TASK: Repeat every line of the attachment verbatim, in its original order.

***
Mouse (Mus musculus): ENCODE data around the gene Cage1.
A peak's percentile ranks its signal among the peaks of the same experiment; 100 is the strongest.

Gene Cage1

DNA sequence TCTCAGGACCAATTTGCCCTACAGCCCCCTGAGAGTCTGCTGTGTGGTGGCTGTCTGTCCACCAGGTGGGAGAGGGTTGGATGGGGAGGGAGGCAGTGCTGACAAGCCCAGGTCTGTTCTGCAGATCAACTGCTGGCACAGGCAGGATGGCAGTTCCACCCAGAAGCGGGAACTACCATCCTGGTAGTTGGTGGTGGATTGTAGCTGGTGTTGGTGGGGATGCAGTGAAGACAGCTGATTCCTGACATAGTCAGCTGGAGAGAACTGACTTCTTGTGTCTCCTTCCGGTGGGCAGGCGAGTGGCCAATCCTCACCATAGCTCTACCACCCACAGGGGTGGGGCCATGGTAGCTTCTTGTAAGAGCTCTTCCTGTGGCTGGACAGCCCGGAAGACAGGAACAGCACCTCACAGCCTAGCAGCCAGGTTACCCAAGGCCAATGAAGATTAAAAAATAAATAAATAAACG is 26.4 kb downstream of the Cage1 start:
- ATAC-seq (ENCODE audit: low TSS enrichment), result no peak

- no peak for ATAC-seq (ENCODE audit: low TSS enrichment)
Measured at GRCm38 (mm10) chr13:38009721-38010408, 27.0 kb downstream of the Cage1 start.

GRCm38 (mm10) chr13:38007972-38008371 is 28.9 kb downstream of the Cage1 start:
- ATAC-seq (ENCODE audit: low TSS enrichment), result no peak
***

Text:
Mouse (Mus musculus): ENCODE data around the gene Cage1.
A peak's percentile ranks its signal among the peaks of the same experiment; 100 is the strongest.

Gene Cage1

DNA sequence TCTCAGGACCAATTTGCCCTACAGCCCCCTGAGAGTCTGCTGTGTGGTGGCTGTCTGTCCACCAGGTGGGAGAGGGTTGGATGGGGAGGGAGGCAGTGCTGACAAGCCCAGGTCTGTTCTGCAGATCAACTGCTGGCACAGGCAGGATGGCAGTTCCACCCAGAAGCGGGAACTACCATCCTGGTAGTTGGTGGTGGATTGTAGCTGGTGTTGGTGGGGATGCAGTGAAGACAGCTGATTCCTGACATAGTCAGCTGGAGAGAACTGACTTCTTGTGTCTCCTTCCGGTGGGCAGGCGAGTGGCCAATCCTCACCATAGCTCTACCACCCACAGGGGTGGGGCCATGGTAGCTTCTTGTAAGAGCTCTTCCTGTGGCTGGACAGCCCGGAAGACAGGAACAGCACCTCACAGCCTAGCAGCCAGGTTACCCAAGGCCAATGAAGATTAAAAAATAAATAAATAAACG is 26.4 kb downstream of the Cage1 start:
- ATAC-seq (ENCODE audit: low TSS enrichment), result no peak

- no peak for ATAC-seq (ENCODE audit: low TSS enrichment)
Measured at GRCm38 (mm10) chr13:38009721-38010408, 27.0 kb downstream of the Cage1 start.

GRCm38 (mm10) chr13:38007972-38008371 is 28.9 kb downstream of the Cage1 start:
- ATAC-seq (ENCODE audit: low TSS enrichment), result no peak